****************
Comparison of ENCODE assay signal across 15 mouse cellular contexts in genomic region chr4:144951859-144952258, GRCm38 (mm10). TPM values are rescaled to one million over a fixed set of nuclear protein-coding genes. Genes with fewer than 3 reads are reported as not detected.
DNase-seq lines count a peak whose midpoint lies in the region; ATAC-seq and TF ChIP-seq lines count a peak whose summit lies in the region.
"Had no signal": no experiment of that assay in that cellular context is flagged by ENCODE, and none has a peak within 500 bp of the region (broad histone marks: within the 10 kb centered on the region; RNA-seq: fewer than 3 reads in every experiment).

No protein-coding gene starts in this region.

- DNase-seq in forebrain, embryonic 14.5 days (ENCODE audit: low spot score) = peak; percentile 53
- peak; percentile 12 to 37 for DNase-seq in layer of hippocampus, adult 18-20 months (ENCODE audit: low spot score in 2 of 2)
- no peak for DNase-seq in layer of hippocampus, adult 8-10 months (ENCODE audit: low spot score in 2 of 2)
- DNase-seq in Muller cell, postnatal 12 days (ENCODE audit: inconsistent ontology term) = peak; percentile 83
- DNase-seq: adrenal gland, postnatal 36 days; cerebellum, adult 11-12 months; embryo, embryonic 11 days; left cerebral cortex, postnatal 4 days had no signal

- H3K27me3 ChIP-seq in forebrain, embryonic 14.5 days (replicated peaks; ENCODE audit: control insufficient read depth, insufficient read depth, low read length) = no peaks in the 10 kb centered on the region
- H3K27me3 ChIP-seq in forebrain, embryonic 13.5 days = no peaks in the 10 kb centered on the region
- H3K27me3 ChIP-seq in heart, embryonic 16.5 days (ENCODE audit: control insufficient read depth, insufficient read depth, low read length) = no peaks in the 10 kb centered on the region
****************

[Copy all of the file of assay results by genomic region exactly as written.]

Comparison of ENCODE assay signal across 15 mouse cellular contexts in genomic region chr4:144951859-144952258, GRCm38 (mm10). TPM values are rescaled to one million over a fixed set of nuclear protein-coding genes. Genes with fewer than 3 reads are reported as not detected.
DNase-seq lines count a peak whose midpoint lies in the region; ATAC-seq and TF ChIP-seq lines count a peak whose summit lies in the region.
"Had no signal": no experiment of that assay in that cellular context is flagged by ENCODE, and none has a peak within 500 bp of the region (broad histone marks: within the 10 kb centered on the region; RNA-seq: fewer than 3 reads in every experiment).

No protein-coding gene starts in this region.

- DNase-seq in forebrain, embryonic 14.5 days (ENCODE audit: low spot score) = peak; percentile 53
- peak; percentile 12 to 37 for DNase-seq in layer of hippocampus, adult 18-20 months (ENCODE audit: low spot score in 2 of 2)
- no peak for DNase-seq in layer of hippocampus, adult 8-10 months (ENCODE audit: low spot score in 2 of 2)
- DNase-seq in Muller cell, postnatal 12 days (ENCODE audit: inconsistent ontology term) = peak; percentile 83
- DNase-seq: adrenal gland, postnatal 36 days; cerebellum, adult 11-12 months; embryo, embryonic 11 days; left cerebral cortex, postnatal 4 days had no signal

- H3K27me3 ChIP-seq in forebrain, embryonic 14.5 days (replicated peaks; ENCODE audit: control insufficient read depth, insufficient read depth, low read length) = no peaks in the 10 kb centered on the region
- H3K27me3 ChIP-seq in forebrain, embryonic 13.5 days = no peaks in the 10 kb centered on the region
- H3K27me3 ChIP-seq in heart, embryonic 16.5 days (ENCODE audit: control insufficient read depth, insufficient read depth, low read length) = no peaks in the 10 kb centered on the region